The annual Pwn2Own contest always claims a number of victims, from the Apple iPhone to Microsoft Internet Explorer. But Google, whose Chrome browser emerged untargeted and unscathed last year, is feeling confident.
How else to explain their decision to offer a $20,000 reward for the researcher who can exploit the Chrome browser?
“Kudos to the Google security team for taking the initiative to approach us on this; we’re always in favor of rewarding security researchers for the work they too often do for free,” blogged Aaron Portnoy, manager of the security research team at TippingPoint Technologies.
All totaled, HP TippingPoint, whose ZDI (Zero Day Initiative) team runs the contest, is offering $125,000 in rewards. As usual, the competition will focus on Web browsers and mobile devices. The bull’s eye is on Internet Explorer, Google Chrome, Apple Safari and Mozilla Firefox, with each browser installed on a 64-bit system running the latest version of either OS X or Windows 7.
Taking down IE, Safari or Firefox will net the researcher $15,000 in cash, a laptop and 20,000 ZDI reward points, which qualifies them for a variety of benefits. As for Chrome, the contest will have two parts. Day one will offer the $20,000 reward and a CR-48 notebook for the contestant who can exploit the browser and escape the sandbox using vulnerabilities present in Google-written code.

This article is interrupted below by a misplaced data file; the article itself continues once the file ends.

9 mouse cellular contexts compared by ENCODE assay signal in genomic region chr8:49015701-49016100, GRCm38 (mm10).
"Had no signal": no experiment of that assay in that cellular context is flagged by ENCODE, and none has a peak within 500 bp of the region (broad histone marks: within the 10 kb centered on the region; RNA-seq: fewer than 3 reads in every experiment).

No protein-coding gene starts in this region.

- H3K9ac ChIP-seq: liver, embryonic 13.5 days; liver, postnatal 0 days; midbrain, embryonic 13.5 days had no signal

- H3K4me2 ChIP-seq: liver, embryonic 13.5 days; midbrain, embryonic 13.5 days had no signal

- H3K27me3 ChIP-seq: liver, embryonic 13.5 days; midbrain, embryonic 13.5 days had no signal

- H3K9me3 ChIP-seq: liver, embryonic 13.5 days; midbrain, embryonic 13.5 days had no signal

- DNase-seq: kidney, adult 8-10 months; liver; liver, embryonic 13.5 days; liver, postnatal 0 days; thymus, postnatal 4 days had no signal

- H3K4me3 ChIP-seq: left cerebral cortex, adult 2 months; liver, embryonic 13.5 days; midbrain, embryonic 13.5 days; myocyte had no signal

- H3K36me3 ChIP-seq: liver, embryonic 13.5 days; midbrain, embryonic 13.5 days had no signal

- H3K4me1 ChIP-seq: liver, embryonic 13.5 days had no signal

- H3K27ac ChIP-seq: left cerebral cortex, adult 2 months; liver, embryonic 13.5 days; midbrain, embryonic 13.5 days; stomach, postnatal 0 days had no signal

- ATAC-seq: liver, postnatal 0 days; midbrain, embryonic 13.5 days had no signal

If the competitors are unsuccessful, on day two and three, the ZDI will offer $10,000 for a sandbox escape in non-Google code, and Google will put up $10,000 for the Chrome bug. Either way, plug-ins other than the built-in PDF support are out of scope, Portnoy explained.
“Last year the contest was a great success, with three of the four browsers successfully compromised as well as the Apple iPhone,” he wrote.
The contest will take place March 9-11in Vancouver, B.C., during the CanSecWest conference. Preregistration will close on Feb. 15, though on-site registration will be allowed as well. To register ahead of time, send an e-mail to email@example.com with the following information: name, intended target, and any requirements, such as static IP addresses and so forth.